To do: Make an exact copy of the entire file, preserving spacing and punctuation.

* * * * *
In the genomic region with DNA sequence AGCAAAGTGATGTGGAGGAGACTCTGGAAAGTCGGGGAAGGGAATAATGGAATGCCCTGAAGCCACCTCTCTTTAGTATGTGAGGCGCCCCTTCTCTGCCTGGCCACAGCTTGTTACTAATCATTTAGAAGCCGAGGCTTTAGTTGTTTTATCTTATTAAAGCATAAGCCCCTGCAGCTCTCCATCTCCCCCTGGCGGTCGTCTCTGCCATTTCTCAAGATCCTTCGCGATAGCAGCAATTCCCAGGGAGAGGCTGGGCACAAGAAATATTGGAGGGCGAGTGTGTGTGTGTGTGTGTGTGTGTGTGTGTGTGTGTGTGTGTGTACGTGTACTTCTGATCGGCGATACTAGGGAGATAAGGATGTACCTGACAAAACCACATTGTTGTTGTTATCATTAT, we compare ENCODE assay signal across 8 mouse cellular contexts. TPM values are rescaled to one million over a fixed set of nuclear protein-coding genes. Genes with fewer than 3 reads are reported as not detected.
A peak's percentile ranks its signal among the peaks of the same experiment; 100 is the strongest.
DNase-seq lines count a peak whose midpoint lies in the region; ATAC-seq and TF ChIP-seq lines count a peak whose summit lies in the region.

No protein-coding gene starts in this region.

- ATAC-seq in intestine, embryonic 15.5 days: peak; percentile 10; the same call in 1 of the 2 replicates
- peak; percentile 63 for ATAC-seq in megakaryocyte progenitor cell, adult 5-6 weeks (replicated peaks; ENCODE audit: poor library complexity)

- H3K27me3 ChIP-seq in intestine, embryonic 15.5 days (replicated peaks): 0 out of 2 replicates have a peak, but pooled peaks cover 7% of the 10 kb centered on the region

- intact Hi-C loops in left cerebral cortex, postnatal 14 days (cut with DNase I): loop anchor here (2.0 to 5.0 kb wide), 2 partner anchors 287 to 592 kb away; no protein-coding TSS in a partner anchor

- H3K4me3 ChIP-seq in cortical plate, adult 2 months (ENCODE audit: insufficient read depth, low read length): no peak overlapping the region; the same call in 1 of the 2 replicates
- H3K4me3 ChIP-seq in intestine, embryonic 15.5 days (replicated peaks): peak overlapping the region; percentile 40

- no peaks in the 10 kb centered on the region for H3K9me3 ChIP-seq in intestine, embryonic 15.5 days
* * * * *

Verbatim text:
In the genomic region with DNA sequence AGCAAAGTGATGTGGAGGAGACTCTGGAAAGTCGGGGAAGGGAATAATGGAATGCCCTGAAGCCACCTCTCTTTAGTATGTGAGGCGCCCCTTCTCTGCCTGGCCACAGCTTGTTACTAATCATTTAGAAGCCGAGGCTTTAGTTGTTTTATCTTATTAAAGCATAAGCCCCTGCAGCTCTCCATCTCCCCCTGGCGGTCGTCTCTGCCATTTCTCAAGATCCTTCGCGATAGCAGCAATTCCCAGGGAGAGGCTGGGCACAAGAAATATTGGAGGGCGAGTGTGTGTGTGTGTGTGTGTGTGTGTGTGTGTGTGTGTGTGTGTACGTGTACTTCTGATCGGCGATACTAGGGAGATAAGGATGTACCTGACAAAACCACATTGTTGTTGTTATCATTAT, we compare ENCODE assay signal across 8 mouse cellular contexts. TPM values are rescaled to one million over a fixed set of nuclear protein-coding genes. Genes with fewer than 3 reads are reported as not detected.
A peak's percentile ranks its signal among the peaks of the same experiment; 100 is the strongest.
DNase-seq lines count a peak whose midpoint lies in the region; ATAC-seq and TF ChIP-seq lines count a peak whose summit lies in the region.

No protein-coding gene starts in this region.

- ATAC-seq in intestine, embryonic 15.5 days: peak; percentile 10; the same call in 1 of the 2 replicates
- peak; percentile 63 for ATAC-seq in megakaryocyte progenitor cell, adult 5-6 weeks (replicated peaks; ENCODE audit: poor library complexity)

- H3K27me3 ChIP-seq in intestine, embryonic 15.5 days (replicated peaks): 0 out of 2 replicates have a peak, but pooled peaks cover 7% of the 10 kb centered on the region

- intact Hi-C loops in left cerebral cortex, postnatal 14 days (cut with DNase I): loop anchor here (2.0 to 5.0 kb wide), 2 partner anchors 287 to 592 kb away; no protein-coding TSS in a partner anchor

- H3K4me3 ChIP-seq in cortical plate, adult 2 months (ENCODE audit: insufficient read depth, low read length): no peak overlapping the region; the same call in 1 of the 2 replicates
- H3K4me3 ChIP-seq in intestine, embryonic 15.5 days (replicated peaks): peak overlapping the region; percentile 40

- no peaks in the 10 kb centered on the region for H3K9me3 ChIP-seq in intestine, embryonic 15.5 days